0:30:18.0 DG: I don’t think completely, but I think good coaches are at risk. So here’s what’s happening. We’ve been training Alexa and Siri and all kinds of voice recognition systems for quite some time. People have been getting comfortable talking to robots to the point where if all of a sudden, I said something and all of a sudden, Siri started talking to me, I would reach for the button. But I would say, shut up, I’m not talking to you. So we’ve gotten comfortable talking to robots. So that’s a thing. Voice recognition and the ability to understand voices has become a thing.
0:30:52.2 DG: There are people working on understanding inflection, tone and feeling in voice. That’s a thing. You have the ability of AI to be trained on all the coaching sessions that get done. And to start looking at which questions were more powerful, which interventions had longer term success over a series of coaching engagements which worked and what didn’t work.
0:31:16.0 DG: So, and the ability to crunch that data over of thousands and thousands of sessions instantaneously and figure out the best question to ask. We are already seeing people experiment with ChatGPT with therapy questions, and finding it helpful. And people are a little bit alarmed about it, but I think they forget that people want help when they want help. And if I can talk to a robot at three in the morning when I wake up and I have a question, and I get a decent answer or it helps me to think or the robot asks me a good question that helps me to think. A lot of good coaching is branched questions. And you could program all of that into a robot pretty well.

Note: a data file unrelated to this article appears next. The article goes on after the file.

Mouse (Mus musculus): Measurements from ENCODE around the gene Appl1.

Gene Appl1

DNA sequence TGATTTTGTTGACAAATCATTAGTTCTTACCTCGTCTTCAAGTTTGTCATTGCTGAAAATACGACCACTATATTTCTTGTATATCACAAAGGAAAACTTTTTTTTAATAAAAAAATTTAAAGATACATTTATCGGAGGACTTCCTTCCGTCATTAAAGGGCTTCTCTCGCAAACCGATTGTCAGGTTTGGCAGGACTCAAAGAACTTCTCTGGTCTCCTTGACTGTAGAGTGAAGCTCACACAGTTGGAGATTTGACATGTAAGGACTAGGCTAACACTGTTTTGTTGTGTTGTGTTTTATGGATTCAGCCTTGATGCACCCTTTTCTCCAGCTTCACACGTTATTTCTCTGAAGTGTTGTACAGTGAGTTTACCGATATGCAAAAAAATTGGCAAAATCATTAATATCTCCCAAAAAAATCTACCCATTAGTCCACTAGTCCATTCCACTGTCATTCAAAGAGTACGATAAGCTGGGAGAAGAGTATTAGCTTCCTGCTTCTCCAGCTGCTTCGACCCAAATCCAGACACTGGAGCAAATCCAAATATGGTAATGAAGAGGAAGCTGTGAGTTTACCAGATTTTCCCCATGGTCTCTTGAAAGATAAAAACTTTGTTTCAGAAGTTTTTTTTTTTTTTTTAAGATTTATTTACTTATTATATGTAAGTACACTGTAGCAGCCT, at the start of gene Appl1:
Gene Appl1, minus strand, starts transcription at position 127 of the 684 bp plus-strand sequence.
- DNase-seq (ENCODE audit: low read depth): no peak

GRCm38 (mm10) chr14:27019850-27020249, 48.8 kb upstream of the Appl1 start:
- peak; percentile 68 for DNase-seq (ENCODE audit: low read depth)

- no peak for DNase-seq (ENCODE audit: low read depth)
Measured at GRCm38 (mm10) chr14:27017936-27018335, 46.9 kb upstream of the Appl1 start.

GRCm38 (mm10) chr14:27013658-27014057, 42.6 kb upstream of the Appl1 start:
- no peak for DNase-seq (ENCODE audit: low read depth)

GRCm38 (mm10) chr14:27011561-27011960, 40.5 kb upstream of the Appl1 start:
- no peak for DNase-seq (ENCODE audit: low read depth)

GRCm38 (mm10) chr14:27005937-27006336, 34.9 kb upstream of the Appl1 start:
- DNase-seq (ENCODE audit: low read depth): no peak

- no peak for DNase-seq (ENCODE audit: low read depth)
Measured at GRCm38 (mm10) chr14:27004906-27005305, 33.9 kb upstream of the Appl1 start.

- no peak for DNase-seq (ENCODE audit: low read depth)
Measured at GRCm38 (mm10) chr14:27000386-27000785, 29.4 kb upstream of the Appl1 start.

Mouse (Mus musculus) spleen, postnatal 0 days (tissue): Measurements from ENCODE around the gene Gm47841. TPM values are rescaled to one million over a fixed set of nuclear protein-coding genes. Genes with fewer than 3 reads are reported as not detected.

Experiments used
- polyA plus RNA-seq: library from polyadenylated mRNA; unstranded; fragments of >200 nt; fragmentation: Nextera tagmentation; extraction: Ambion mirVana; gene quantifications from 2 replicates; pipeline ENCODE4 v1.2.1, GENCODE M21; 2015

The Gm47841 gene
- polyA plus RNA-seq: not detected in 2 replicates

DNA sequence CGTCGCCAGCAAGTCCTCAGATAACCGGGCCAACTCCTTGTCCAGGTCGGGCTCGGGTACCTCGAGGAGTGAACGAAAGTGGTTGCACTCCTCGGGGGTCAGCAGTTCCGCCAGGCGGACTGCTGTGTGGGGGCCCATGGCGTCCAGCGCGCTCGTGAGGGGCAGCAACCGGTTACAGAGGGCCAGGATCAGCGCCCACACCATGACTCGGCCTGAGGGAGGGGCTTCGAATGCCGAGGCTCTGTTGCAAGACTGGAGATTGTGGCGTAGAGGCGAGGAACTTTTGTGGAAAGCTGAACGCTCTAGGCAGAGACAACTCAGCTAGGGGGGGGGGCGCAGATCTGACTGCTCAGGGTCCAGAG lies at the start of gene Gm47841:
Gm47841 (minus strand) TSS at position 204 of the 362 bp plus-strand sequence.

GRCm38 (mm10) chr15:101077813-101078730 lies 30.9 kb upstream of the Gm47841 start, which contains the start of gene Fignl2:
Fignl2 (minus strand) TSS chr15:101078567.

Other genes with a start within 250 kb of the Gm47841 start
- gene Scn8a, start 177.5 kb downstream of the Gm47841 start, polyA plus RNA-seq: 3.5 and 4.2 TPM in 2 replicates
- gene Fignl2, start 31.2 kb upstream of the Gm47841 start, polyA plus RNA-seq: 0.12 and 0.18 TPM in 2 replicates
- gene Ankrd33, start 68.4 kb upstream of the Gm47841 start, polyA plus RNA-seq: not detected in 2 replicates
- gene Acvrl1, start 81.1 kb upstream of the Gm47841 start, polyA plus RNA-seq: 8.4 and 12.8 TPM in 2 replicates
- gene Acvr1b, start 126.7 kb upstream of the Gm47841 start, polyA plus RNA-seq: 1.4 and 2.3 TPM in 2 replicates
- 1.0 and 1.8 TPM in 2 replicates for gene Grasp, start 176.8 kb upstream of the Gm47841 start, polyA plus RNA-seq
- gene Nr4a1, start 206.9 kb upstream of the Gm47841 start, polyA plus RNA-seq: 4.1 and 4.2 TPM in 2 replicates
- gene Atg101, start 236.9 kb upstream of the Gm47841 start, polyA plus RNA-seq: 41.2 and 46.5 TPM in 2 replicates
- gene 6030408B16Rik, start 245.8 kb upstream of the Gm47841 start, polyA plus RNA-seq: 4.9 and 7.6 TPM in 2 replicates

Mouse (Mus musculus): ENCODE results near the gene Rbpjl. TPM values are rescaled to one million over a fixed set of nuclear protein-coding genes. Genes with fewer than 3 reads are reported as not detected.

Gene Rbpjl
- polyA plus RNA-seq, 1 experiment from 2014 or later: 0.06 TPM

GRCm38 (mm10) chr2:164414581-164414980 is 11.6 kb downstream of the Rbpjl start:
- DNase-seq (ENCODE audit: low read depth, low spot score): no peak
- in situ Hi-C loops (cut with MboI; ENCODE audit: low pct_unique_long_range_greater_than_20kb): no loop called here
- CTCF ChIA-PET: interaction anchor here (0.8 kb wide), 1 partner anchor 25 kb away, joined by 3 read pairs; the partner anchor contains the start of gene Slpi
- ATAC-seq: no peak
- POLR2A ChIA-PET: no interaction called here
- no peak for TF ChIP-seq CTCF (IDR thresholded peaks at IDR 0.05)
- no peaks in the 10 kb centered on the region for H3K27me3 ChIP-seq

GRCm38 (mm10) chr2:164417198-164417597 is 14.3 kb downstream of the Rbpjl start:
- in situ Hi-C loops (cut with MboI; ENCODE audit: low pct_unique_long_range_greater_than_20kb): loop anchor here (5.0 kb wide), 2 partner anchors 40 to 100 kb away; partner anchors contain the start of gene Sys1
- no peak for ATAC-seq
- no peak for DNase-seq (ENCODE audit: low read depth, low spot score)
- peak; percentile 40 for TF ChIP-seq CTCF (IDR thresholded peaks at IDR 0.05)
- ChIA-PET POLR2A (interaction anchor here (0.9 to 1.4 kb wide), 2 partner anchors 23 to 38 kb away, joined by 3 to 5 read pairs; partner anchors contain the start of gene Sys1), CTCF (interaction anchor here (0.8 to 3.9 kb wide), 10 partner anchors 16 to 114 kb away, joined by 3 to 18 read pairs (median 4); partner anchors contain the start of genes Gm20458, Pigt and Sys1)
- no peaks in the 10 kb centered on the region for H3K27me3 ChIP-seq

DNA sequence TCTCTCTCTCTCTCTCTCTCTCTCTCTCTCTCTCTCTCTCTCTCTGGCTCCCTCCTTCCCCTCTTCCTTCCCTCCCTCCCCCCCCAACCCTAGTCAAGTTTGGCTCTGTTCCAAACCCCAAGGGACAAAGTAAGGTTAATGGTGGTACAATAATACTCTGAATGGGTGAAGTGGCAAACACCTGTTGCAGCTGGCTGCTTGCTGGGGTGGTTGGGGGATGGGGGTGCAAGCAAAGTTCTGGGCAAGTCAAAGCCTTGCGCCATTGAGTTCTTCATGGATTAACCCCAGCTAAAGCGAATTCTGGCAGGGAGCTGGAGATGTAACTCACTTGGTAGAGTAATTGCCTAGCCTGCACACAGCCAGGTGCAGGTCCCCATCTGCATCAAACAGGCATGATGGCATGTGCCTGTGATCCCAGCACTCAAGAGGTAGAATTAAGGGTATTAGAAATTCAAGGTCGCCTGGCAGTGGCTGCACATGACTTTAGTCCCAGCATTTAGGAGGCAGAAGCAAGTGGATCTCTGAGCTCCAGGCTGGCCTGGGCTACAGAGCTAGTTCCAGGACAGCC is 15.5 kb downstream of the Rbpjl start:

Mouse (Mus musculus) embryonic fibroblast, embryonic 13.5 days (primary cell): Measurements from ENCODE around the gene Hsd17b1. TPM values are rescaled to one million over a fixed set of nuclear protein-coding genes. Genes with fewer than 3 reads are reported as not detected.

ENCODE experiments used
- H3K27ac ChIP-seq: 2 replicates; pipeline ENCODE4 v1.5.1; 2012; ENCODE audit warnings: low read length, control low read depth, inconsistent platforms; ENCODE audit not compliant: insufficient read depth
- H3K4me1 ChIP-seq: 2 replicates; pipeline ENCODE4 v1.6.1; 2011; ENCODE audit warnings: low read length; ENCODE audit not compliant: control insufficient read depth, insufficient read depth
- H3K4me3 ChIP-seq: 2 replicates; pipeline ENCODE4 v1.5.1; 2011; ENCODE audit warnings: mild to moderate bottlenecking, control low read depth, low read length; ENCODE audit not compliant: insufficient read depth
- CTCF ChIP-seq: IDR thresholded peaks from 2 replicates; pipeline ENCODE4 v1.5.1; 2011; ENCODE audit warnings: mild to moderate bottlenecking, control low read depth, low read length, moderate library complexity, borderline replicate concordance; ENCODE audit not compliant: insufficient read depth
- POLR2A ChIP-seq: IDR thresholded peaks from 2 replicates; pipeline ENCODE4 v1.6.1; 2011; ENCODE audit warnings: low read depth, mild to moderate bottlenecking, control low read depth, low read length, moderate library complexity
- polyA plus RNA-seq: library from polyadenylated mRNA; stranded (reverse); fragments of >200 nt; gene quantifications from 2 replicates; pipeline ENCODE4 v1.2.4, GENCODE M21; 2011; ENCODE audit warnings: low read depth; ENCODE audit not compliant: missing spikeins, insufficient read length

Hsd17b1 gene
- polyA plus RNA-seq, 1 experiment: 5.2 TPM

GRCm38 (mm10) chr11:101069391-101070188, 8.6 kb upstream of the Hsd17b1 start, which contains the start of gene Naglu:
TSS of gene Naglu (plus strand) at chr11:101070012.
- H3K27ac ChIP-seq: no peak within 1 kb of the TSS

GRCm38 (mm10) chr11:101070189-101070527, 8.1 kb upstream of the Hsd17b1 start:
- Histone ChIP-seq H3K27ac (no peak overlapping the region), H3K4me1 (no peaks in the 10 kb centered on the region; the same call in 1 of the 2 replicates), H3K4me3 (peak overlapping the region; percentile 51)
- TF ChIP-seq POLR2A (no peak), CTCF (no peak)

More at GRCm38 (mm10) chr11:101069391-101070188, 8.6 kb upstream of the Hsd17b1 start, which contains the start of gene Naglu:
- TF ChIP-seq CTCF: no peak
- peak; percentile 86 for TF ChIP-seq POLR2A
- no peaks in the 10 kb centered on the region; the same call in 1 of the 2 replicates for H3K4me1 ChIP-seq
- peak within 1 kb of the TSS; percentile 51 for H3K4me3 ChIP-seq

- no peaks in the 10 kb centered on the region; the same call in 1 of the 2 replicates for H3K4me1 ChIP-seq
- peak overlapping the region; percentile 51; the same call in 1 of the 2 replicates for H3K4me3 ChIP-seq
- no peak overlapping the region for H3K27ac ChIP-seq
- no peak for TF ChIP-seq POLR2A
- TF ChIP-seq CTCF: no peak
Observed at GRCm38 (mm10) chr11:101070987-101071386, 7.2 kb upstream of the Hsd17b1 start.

0:31:58.3 DG: We also know that humans are more disclosing to robots than they are to other humans. The robot doesn’t have any biases unless they get programmed into them. So you’ve got all of that coming together to make coaching delivered at scale much less expensive, if you are in the purchasing department or managing budgets for coaching departments in large organizations, and I come to you and say, I’ve got a robotic solution that’s 60% as good as the humans were paying you and it’s 10% of the cost, you’re gonna say, hmm, maybe we should consider that because now we can have everybody in the company get coaching and get that advantage, and will it be as good all the time? No, but 60%, it’s pretty good.